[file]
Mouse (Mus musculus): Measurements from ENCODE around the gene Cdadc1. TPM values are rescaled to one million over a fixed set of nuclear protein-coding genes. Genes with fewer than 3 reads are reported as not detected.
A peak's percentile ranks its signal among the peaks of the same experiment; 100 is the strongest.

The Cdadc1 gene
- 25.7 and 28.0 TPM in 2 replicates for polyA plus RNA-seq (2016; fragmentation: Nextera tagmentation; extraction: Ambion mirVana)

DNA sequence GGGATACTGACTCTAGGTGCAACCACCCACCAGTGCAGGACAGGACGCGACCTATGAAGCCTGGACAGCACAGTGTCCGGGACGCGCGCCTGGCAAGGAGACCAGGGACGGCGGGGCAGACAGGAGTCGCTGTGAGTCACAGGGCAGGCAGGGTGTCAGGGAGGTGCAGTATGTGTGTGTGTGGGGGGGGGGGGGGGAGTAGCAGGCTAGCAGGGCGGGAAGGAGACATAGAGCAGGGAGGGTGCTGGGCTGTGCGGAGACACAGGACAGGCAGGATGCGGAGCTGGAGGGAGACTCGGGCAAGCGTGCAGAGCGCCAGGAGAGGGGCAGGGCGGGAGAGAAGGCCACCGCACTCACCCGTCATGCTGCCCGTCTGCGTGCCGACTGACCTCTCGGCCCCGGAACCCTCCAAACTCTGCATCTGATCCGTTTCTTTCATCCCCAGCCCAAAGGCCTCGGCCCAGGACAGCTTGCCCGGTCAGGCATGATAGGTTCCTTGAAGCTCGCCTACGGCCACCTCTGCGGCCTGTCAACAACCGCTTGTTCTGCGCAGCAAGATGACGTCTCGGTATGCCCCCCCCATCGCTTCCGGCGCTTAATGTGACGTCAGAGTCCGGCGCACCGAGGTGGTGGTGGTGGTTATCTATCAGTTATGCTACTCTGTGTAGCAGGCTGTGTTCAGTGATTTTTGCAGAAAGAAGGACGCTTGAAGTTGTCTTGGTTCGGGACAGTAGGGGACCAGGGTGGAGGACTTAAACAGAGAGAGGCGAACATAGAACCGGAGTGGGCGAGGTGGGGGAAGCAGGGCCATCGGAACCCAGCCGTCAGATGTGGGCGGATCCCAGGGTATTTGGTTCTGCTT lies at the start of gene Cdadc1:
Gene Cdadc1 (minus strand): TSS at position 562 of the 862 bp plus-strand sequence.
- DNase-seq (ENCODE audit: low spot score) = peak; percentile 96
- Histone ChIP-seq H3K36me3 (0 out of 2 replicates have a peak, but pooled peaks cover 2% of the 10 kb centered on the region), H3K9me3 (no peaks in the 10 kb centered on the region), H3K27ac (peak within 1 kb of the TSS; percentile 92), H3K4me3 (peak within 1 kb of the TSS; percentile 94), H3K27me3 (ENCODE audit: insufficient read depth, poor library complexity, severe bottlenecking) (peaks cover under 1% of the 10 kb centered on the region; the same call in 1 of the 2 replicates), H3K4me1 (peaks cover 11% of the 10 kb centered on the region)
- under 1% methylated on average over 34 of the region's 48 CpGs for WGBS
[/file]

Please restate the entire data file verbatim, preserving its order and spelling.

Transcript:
Mouse (Mus musculus): Measurements from ENCODE around the gene Cdadc1. TPM values are rescaled to one million over a fixed set of nuclear protein-coding genes. Genes with fewer than 3 reads are reported as not detected.
A peak's percentile ranks its signal among the peaks of the same experiment; 100 is the strongest.

The Cdadc1 gene
- 25.7 and 28.0 TPM in 2 replicates for polyA plus RNA-seq (2016; fragmentation: Nextera tagmentation; extraction: Ambion mirVana)

DNA sequence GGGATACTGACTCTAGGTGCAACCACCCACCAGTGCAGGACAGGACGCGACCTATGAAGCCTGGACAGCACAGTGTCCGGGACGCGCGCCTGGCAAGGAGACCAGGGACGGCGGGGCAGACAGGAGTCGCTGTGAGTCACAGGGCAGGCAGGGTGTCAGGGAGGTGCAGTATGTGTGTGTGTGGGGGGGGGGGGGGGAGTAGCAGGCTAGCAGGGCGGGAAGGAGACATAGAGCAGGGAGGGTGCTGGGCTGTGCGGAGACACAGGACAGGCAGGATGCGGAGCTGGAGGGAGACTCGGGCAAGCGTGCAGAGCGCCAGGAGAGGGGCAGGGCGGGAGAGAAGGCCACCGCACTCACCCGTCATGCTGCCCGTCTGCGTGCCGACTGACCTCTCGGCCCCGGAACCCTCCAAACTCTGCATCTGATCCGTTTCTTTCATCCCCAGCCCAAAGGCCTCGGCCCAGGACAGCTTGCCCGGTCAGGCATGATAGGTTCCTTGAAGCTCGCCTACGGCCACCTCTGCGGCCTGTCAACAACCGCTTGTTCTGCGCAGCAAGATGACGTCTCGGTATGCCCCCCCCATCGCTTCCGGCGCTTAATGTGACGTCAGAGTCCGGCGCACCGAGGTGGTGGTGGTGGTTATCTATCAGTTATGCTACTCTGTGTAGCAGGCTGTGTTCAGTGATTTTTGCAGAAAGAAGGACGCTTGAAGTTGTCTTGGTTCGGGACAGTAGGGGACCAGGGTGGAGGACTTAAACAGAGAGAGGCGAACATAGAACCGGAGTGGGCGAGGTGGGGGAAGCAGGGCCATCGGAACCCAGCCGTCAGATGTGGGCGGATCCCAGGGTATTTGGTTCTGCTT lies at the start of gene Cdadc1:
Gene Cdadc1 (minus strand): TSS at position 562 of the 862 bp plus-strand sequence.
- DNase-seq (ENCODE audit: low spot score) = peak; percentile 96
- Histone ChIP-seq H3K36me3 (0 out of 2 replicates have a peak, but pooled peaks cover 2% of the 10 kb centered on the region), H3K9me3 (no peaks in the 10 kb centered on the region), H3K27ac (peak within 1 kb of the TSS; percentile 92), H3K4me3 (peak within 1 kb of the TSS; percentile 94), H3K27me3 (ENCODE audit: insufficient read depth, poor library complexity, severe bottlenecking) (peaks cover under 1% of the 10 kb centered on the region; the same call in 1 of the 2 replicates), H3K4me1 (peaks cover 11% of the 10 kb centered on the region)
- under 1% methylated on average over 34 of the region's 48 CpGs for WGBS